Here are excerpts from recent editorials in Oklahoma newspapers:
The Journal Record, March 31, 2014
State dental care nothing to smile about
A trip to the dentist can mean little when it's a semiannual cleaning and exam. It can mean a lot more when it's a root canal. In either case, the important part is going, an act taken for granted by many.
But there are Oklahomans who haven't seen a dentist in a long time. Among the 50 states, Washington, D.C., and the territories with available data, Oklahoma ranked last for dental visits. According to the Centers for Disease Control and Prevention, only 56.7 percent of adults had been to the dentist in the past year, compared to a national average of 68.5 percent.
Gov. Brad Henry in 2007 organized a task force to study the state's oral health status and provide recommendations. The task force reported in 2009 that less than 20 percent of Medicaid-covered children had seen a dentist for preventive care in the preceding year. It also acknowledged that insurance coverage for dental care, while lagging behind medical insurance, had risen. Despite that, the ratio of children without dental coverage compared to those without health coverage was 2.6 to 1.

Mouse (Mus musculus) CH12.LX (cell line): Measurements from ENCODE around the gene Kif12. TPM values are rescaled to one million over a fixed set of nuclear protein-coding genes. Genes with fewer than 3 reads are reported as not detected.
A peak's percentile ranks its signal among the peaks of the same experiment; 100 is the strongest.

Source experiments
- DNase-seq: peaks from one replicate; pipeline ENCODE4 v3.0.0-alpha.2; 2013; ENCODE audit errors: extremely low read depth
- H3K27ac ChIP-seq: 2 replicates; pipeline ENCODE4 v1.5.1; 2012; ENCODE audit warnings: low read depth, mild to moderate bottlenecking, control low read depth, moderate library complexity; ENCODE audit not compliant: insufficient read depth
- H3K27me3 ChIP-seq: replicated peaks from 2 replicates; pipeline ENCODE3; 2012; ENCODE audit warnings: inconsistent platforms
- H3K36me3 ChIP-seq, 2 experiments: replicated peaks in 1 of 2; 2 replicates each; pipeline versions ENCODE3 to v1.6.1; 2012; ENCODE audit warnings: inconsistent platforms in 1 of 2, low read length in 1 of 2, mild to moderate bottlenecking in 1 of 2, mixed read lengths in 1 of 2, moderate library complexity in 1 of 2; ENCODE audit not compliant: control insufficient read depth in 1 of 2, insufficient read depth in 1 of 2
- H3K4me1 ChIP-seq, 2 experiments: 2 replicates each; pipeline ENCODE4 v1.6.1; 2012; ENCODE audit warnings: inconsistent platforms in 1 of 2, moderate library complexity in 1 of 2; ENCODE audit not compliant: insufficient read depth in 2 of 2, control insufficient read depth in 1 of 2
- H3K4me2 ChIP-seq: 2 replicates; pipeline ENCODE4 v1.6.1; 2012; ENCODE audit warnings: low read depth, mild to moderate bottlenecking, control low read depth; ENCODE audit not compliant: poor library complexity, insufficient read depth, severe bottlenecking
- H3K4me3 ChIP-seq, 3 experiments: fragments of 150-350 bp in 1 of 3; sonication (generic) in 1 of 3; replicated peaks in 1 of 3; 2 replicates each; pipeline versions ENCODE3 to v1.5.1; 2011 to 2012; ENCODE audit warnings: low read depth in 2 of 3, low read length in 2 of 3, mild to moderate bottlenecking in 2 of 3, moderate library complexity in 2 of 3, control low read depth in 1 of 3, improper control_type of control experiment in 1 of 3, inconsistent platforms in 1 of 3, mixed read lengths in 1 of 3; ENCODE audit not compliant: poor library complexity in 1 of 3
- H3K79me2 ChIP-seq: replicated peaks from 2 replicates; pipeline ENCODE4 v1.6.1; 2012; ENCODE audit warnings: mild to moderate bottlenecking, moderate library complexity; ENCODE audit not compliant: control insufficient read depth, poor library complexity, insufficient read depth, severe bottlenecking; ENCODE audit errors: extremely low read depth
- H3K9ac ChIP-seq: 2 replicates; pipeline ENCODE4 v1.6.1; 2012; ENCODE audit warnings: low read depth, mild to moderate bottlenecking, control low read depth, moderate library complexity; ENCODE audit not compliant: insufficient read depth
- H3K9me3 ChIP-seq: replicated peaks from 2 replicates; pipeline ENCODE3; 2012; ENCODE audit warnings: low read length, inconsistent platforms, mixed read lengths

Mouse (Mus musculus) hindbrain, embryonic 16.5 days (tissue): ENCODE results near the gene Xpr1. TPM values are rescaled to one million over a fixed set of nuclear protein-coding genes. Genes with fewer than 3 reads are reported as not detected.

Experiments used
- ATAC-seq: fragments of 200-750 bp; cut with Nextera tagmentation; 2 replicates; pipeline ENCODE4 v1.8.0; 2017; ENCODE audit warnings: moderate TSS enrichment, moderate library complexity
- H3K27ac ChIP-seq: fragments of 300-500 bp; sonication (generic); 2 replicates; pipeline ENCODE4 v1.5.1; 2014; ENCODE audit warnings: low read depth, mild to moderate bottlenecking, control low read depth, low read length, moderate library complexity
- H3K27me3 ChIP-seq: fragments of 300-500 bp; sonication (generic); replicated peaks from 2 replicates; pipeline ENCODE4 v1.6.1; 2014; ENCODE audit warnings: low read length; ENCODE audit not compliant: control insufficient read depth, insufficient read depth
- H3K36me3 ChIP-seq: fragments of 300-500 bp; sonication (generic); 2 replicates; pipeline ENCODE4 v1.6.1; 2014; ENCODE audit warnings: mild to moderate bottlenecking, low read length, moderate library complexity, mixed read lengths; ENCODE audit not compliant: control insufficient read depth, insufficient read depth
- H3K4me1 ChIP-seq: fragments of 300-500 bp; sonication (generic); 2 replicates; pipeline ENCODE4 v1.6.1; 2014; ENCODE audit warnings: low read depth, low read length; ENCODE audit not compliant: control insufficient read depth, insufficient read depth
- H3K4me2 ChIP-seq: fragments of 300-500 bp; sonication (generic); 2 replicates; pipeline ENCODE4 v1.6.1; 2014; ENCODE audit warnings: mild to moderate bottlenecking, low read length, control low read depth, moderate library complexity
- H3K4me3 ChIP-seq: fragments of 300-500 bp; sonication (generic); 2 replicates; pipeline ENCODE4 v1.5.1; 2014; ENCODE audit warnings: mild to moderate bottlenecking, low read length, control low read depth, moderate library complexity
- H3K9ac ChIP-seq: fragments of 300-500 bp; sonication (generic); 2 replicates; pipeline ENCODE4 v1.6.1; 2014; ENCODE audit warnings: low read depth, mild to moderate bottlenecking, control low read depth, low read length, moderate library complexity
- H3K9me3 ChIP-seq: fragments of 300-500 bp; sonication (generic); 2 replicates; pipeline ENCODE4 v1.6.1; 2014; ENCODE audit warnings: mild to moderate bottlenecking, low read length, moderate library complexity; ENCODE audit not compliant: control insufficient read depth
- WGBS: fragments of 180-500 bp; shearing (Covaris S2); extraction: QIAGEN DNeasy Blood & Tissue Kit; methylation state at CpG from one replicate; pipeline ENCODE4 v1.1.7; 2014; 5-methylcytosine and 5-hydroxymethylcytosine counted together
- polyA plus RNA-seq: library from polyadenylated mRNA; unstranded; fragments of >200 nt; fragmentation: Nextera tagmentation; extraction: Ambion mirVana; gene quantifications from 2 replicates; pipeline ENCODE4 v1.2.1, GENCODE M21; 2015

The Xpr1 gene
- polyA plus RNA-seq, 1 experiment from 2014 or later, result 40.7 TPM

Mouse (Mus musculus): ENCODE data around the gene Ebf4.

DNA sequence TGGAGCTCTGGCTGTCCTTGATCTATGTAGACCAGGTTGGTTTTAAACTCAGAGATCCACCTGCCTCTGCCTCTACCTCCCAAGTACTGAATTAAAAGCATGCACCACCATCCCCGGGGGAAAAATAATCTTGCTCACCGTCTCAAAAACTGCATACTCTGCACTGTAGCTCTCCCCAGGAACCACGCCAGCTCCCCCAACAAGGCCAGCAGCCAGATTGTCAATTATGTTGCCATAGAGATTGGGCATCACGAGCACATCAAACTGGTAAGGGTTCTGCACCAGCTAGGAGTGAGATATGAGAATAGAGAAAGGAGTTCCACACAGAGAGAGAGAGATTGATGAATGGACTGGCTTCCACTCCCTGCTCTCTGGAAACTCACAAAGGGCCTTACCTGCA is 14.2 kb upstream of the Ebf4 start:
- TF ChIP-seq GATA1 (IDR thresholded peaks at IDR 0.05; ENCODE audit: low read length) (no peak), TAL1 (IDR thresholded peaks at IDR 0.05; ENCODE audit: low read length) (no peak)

Twenty-one states have oral health programs that share $5.9 million per year from the Centers for Disease Control and Prevention to help strengthen their efforts. Oklahoma is not among them.
Fifty-eight percent of Oklahoma's third-graders have had some kind of tooth decay, and 22.6 percent of Oklahoma children that age have untreated tooth decay.
It's no better for Oklahoma seniors. Among those 65 and older, 54 percent have lost at least six teeth to decay, and 26.8 percent have lost all their teeth for the same reason.
Not-for-profit dental insurer Delta Dental of Oklahoma has a foundation that provides grants to free and low-cost dental clinics and programs to help provide care. It also engages in a lot of public awareness and award scholarships to dental students who intend to practice in Oklahoma.
On Wednesday, Aspen Dental's MouthMobile, a 42-foot dental office on wheels, will be in Oklahoma providing free dental care to people identified by Neighborhood Services Organization. And on Saturday, four Oklahoma Aspen Dental offices will offer free care to those in need who make an appointment.
Those are terrific programs, but the state needs more of those, and must heed the recommendations of the task force. Access to care, access to insurance and public education will lead to a healthier Oklahoma.
The Oklahoman, March 31, 2014
Oklahoma students pay the price for educators' stunt
Don't be fooled by Monday's weather forecast in Oklahoma City — partly cloudy with the temperature about 80. For many of the state's public school districts, this is a snow day.
Yes, administrators and teachers will abandon their posts in order to converge in Oklahoma City, to tell lawmakers that common education funding is inadequate. Students, having already lost several days due to real snowstorms, will get another day off for no good reason.